Tuesday, September 21, 2010

U.S. Poverty Rate Increases: Women, Oppressed Nations Hit Hardest

Poverty Rate Increases: Women, Oppressed Nations Hit Hardest

Recent census data shows economic crisis impoverishing millions more

By Abayomi Azikiwe
Editor, Pan-African News Wire

Despite claims that the recession has been over now for 16 months in the United States, the findings of the Census Bureau show clearly that the working class as a whole has been deeply impacted by the loss of jobs, pensions, healthcare and housing. Among the most oppressed segments of the people living inside the country, women and the internally colonized people of color, the situation is far worse.

In a September 20 article published in the Wall Street Journal it declares that “The longest recession of the post World War II period now has an end date. The paper continues by citing that “The National Bureau of Economic Research (NBER) announced Monday that the downturn started in December 2007 was longer than the 1973-1975 and 1981-1982 recessions.” (Wall Street Journal, September 20)

The NBER did not say that the economy had improved but only that the recession had ended. NBER also stated that it was impossible for there to be a ‘double-dip recession and that any downturn in the U.S. would be another recession and not the one that they said had already passed out of existence.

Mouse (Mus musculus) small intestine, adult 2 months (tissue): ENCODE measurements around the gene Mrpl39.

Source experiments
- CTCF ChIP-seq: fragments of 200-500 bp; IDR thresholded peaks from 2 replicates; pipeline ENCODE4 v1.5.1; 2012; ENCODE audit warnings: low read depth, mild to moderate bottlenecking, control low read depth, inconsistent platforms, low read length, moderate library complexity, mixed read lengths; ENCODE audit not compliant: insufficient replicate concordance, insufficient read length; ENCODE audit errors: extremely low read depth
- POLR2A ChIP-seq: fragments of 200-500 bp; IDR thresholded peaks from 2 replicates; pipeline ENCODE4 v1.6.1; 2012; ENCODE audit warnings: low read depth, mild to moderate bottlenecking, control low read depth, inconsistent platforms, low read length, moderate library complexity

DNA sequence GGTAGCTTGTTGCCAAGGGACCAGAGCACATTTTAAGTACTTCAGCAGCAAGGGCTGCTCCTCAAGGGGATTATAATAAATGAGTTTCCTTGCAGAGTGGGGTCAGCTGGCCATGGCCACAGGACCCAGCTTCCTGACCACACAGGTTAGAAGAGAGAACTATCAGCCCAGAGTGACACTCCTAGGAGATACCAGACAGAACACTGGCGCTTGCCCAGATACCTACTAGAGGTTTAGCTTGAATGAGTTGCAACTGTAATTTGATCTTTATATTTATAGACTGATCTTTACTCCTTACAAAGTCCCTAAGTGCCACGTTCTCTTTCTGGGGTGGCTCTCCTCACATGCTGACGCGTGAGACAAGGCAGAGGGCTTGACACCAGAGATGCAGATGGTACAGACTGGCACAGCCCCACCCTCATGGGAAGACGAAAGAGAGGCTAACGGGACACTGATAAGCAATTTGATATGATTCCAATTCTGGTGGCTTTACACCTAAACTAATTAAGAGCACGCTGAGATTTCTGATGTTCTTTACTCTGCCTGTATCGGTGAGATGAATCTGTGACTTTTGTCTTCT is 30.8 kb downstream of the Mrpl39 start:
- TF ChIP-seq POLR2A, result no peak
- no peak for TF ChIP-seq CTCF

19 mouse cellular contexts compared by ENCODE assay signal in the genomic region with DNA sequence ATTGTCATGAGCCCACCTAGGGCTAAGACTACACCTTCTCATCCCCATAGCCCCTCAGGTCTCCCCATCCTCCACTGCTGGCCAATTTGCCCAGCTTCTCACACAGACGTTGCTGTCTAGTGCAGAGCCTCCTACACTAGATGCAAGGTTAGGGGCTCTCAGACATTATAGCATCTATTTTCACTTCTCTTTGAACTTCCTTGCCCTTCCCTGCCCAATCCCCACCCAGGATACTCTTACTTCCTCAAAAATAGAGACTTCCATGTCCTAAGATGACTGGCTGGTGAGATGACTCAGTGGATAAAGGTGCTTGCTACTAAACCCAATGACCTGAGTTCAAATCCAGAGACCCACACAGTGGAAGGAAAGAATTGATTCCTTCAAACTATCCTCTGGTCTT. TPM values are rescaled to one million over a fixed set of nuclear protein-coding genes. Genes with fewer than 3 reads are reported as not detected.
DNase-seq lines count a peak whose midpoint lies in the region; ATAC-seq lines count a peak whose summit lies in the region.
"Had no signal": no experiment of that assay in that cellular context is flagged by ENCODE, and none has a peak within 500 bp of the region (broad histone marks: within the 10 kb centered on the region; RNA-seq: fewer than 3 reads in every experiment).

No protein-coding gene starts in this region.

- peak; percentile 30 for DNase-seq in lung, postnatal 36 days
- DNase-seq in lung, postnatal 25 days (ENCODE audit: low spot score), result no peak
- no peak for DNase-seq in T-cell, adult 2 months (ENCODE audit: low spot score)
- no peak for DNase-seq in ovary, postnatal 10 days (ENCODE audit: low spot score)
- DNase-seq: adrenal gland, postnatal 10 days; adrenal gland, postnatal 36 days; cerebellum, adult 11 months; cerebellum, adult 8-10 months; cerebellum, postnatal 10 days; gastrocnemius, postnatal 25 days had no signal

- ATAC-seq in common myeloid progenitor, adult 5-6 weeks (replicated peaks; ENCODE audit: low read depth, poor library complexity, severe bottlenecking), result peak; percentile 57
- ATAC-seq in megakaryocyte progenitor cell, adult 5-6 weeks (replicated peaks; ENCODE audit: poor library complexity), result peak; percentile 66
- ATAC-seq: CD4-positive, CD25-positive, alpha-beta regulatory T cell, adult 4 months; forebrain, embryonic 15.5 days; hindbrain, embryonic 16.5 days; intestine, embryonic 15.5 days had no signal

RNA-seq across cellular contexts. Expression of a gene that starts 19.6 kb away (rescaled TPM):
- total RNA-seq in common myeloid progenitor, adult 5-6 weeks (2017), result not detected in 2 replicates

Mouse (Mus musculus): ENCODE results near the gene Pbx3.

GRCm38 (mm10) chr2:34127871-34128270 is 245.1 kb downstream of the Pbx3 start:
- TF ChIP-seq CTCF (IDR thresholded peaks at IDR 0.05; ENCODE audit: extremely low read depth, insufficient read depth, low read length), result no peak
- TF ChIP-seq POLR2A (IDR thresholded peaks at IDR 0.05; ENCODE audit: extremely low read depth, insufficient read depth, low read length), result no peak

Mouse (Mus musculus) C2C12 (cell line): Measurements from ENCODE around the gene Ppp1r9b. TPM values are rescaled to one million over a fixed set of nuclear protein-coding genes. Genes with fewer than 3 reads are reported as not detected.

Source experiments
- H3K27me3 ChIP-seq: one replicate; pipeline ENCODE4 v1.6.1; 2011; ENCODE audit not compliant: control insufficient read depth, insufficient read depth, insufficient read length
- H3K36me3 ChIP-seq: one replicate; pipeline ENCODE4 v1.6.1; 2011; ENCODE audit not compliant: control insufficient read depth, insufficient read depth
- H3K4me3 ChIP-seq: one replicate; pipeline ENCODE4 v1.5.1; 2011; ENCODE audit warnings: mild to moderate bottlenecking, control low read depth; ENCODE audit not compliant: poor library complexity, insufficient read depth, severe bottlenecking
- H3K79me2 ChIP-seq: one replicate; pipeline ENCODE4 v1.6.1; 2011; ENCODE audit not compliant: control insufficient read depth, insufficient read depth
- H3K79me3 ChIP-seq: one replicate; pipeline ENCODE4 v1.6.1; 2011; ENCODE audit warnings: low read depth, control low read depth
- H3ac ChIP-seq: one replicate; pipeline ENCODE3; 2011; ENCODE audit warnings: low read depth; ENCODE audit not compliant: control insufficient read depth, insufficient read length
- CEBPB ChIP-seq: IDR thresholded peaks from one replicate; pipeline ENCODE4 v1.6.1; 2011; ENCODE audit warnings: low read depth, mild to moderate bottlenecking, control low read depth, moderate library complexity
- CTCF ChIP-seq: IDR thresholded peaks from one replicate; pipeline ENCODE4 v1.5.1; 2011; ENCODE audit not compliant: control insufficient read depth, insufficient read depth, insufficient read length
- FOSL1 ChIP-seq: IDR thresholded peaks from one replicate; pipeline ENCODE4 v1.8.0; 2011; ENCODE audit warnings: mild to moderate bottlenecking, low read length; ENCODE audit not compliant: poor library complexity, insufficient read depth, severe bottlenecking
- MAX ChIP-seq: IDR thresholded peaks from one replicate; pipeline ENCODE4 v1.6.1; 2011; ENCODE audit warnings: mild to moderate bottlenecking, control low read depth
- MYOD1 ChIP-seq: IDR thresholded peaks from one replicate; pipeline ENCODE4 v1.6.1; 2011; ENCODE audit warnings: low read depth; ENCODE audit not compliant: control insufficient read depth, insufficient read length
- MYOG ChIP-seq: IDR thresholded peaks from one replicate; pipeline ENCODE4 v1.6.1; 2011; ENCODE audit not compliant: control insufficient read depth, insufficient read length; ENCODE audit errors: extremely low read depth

In a separate report released the same day as the NBER assessment, the Organization for Economic Co-operation and Development (OECD) predicted that the U.S. economy would grow only 2.6 percent and not the 3.2 percent rate that had been earlier announced. The OECD report also indicated that the current crisis could result in long-term structural damage to the economy.

Another report released by the Center for Economics and Business Research (CEBR) in Britain said that the U.S. economy would only expand by 2.2 percent in 2011, down by .03 that is predicted for 2010.

Impact on Women and African-Americans

These forecasts and summations based on the most current economic data illustrates that the capitalist system in the United States is by no means out of recession as far as working people are concerned. Even though large banks and corporations are reporting higher profits, these optimistic figures do not translate in the creation of jobs and social benefits for workers, particularly those within the oppressed nations.

The data related to the economic status of women in the current period shows that many more have been thrust into poverty over the last several years which only reinforces existing patterns of oppression, exploitation and inequality. The National Women’s Law Center (NWLC) emphasized in a statement on September 17 that “the rate of poverty for women rose 13.9 percent last year, the highest rate in 15 years. (Ms. Magazine, September 17)

NWLC’s analysis also noted “The data shows that over 16.4 million women were living in poverty in 2009, including nearly 7 million women in extreme poverty, which means that their incomes were below half of the federal poverty line. Poverty among men also rose from 9.6 percent in 2008 to 10.5 percent in 2009, but these rates remained substantially lower than poverty rates among women.” (Ms. Magazine, September 17)